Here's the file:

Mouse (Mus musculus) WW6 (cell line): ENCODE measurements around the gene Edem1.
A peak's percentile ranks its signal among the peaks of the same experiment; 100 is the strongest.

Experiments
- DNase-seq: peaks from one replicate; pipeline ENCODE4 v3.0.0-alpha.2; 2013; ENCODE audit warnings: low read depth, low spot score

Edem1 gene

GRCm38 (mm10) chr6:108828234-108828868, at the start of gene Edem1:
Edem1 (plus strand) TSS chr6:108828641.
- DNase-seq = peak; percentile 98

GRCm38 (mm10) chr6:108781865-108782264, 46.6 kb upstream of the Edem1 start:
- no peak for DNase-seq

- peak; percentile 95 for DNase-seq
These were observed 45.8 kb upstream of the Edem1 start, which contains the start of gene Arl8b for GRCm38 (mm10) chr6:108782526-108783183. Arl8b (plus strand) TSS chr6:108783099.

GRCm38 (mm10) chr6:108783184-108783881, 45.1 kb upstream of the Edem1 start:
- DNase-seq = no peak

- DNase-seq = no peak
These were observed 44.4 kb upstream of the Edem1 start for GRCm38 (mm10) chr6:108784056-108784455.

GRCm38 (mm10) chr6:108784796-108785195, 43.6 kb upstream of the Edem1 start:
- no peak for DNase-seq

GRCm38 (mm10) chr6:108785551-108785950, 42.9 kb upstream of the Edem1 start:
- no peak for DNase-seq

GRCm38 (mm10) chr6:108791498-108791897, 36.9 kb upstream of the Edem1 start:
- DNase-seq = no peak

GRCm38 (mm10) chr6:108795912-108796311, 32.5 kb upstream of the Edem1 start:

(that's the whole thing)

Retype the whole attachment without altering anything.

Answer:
Mouse (Mus musculus) WW6 (cell line): ENCODE measurements around the gene Edem1.
A peak's percentile ranks its signal among the peaks of the same experiment; 100 is the strongest.

Experiments
- DNase-seq: peaks from one replicate; pipeline ENCODE4 v3.0.0-alpha.2; 2013; ENCODE audit warnings: low read depth, low spot score

Edem1 gene

GRCm38 (mm10) chr6:108828234-108828868, at the start of gene Edem1:
Edem1 (plus strand) TSS chr6:108828641.
- DNase-seq = peak; percentile 98

GRCm38 (mm10) chr6:108781865-108782264, 46.6 kb upstream of the Edem1 start:
- no peak for DNase-seq

- peak; percentile 95 for DNase-seq
These were observed 45.8 kb upstream of the Edem1 start, which contains the start of gene Arl8b for GRCm38 (mm10) chr6:108782526-108783183. Arl8b (plus strand) TSS chr6:108783099.

GRCm38 (mm10) chr6:108783184-108783881, 45.1 kb upstream of the Edem1 start:
- DNase-seq = no peak

- DNase-seq = no peak
These were observed 44.4 kb upstream of the Edem1 start for GRCm38 (mm10) chr6:108784056-108784455.

GRCm38 (mm10) chr6:108784796-108785195, 43.6 kb upstream of the Edem1 start:
- no peak for DNase-seq

GRCm38 (mm10) chr6:108785551-108785950, 42.9 kb upstream of the Edem1 start:
- no peak for DNase-seq

GRCm38 (mm10) chr6:108791498-108791897, 36.9 kb upstream of the Edem1 start:
- DNase-seq = no peak

GRCm38 (mm10) chr6:108795912-108796311, 32.5 kb upstream of the Edem1 start: